As a user experience designer you work towards improving the quality of user interactions and increasing the overall user satisfaction with a product. These are qualitative outcomes and your job is to continually enhance them.
But, in the UX design practice, we need to quantify those outcomes somehow so we can measure and improve them. This means you need to understand exactly what users are doing, how they are using your product, and how they are feeling while using your product.
The best way to do that? Focus on the right set of measurements or UX KPIs and figure out how to best capture them through user tasks and interviews.
Following are 5 of the key metrics that can reflect user behavior and serve as a good indicator of potential usability and user experience issues with your product.
- Task completion rate
- Time on task
- Steps to completion
- User error rate
- User satisfaction
Now, let’s go through each of the metrics and see how we can measure them.
1. Task Completion Rate
Known also as success rate, this metric represents the percentage of users who successfully completed a task. It’s an important metric because it shows how effectively users are able to complete a certain task.
The type of task will depend on your product and it can be as simple as asking users to fill up a form. As long as you create a realistic task with a well-defined goal, you’ll be able to measure the success rate.
But what about failure? Task completion won’t tell you much about why users fail, but if they can’t finish the task, it means there’s a serious friction in the user flow and this is something that demands your immediate attention.
If you’re using a usability testing tool such as Koncept to perform usability tests, you’ll be able to see where users got stuck by looking at the heatmaps.
2. Time on Task
How much time did it take users to complete the tasks?
Time on task can be analyzed in different ways, but UX designers most commonly look at and report the Average Time on Task. This is the total amount of time users are spending on a given task.
In every scenario, except when a task is meant to keep users engaged, a long task time is a signal that there are some issues with interaction with the product’s interface.
As a rule of thumb, the less time people spend on a task, the better is their experience of using the product.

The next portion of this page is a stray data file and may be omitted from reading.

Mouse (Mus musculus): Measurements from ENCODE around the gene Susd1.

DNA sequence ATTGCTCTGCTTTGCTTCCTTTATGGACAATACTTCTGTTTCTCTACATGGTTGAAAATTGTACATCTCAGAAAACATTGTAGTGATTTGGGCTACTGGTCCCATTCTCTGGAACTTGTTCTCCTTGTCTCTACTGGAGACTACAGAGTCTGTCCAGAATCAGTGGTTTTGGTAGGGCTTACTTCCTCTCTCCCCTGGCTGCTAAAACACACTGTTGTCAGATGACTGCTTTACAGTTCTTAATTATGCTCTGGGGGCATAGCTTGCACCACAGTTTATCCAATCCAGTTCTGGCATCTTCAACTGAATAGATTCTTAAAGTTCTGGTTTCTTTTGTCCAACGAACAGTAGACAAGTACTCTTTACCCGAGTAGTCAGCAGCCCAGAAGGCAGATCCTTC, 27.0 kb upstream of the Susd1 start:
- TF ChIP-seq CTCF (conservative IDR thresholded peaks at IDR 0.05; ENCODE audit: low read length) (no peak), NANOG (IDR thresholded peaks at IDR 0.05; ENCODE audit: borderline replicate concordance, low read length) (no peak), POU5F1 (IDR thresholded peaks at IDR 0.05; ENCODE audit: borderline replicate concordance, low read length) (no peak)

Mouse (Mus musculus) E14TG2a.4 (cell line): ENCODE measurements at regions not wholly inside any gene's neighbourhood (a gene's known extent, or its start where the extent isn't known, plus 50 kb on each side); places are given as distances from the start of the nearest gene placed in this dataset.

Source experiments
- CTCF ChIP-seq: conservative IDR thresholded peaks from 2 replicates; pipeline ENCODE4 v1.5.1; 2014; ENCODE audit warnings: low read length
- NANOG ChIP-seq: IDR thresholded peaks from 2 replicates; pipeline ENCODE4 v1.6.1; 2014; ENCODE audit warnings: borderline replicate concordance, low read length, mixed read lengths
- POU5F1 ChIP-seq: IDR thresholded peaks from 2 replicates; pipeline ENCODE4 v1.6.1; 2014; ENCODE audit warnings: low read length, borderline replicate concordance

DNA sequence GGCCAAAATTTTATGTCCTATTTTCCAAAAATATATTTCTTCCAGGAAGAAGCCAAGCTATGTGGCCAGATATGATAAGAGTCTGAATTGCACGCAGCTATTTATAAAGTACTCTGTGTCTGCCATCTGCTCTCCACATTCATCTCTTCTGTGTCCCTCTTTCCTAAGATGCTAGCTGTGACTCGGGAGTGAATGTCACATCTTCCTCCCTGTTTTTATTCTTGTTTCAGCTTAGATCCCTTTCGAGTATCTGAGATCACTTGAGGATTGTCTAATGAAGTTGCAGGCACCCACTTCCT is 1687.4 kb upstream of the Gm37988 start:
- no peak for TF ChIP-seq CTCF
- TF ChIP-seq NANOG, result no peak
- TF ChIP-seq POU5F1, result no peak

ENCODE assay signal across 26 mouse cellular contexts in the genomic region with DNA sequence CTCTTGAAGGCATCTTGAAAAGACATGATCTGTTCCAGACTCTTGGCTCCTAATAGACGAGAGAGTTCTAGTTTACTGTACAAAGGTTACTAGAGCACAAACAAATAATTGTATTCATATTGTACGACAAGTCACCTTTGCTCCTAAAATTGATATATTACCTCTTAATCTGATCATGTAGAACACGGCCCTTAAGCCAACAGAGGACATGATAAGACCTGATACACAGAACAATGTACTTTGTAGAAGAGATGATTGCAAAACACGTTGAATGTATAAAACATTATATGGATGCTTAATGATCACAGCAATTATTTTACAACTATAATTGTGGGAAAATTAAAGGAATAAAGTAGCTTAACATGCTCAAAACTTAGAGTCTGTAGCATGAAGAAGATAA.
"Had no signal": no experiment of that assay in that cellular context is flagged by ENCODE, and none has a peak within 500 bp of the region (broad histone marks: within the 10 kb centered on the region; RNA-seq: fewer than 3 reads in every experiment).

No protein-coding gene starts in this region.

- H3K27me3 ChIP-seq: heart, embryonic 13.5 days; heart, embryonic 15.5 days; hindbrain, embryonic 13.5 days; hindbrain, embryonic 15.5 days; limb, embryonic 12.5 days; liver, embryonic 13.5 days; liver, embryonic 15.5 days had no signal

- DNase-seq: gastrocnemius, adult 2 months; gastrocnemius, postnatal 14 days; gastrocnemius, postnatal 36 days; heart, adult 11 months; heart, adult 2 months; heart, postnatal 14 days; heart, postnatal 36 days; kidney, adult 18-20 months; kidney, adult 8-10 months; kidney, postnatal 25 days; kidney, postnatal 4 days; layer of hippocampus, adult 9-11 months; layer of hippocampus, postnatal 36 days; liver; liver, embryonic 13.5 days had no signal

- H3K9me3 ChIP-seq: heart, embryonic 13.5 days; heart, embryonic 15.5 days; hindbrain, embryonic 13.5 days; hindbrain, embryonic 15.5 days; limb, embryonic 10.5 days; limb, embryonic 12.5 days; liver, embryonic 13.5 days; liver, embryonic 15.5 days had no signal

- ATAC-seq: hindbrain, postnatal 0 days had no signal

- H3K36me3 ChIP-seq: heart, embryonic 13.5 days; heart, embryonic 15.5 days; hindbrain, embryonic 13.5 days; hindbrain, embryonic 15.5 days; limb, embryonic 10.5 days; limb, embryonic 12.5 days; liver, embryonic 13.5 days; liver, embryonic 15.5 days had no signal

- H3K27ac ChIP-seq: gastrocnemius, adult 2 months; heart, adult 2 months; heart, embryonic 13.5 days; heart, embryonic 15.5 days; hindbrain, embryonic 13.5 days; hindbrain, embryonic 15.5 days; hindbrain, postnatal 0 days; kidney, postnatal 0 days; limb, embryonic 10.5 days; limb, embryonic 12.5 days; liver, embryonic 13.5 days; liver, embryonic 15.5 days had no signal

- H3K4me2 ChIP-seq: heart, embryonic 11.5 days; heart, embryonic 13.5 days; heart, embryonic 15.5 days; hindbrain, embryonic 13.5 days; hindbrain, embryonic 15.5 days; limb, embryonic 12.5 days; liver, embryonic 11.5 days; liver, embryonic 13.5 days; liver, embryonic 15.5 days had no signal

You can use the time on task data to reduce the number of steps a user needs to take to successfully complete the task.
If you can show that your design iterations reduced the time it takes users to complete a task - both development and business teams will easily see the impact and the ROI of user experience design.
3. Steps to Completion
The user flow you design can be ideal in theory, but users will almost certainly find different paths through your product’s interface to complete a task.
The only thing they want is to accomplish their goal with the least amount of effort. So they’ll naturally want to complete a task with the least amount of steps. This is also something you’ll want to see in your usability test results!
Now, how can you see what steps user took to arrive at a solution?
If you are doing in person tests, you can observe and record users. You can also use a usability testing tool that allows you to track user steps via heatmaps.
Here’s an example heatmap report from KonceptApp:
4. User Error Rate
High error rate is something that all user experience designers dread.
Why? Because it means that the product confused users so badly that they made many mistakes trying to complete a task. This doesn’t really scream ‘usable.’
The error rate can tell you how many mistakes users made and where they made them while interacting with the product. But in order to get meaningful results, you’ll need to define which actions constitute failure first.
Error rates can give you invaluable insight into where your weak points are and what might be the reason for them so you can optimize the design accordingly and reduce the number and frequency of errors.
5. User Satisfaction
This is a purely qualitative metric and you can’t measure it via usability tests.
What you can do though is conduct user interviews or (if you really have to) run a short survey after the usability study to uncover user sentiment.
You’ll want to know how satisfied they were with the user interface, what was the overall ‘feel’ of the product, what they thought about the performance, etc. This information is not easy to collect but it holds incredible value.
Tools like Qualaroo can be a good choice for helping you gain more quantitative data based on user feedback.
The right UX KPIs will help you quantify the progress you’re making through design towards delivering truly meaningful user experiences.
Your executives will also understand the impact and the ROI of design changes that directly address usability issues and bottlenecks uncovered during testing.
We’ve discussed 5 main UX metrics to track but you can and should define a set of specific metrics that will help measure your product UX more effectively.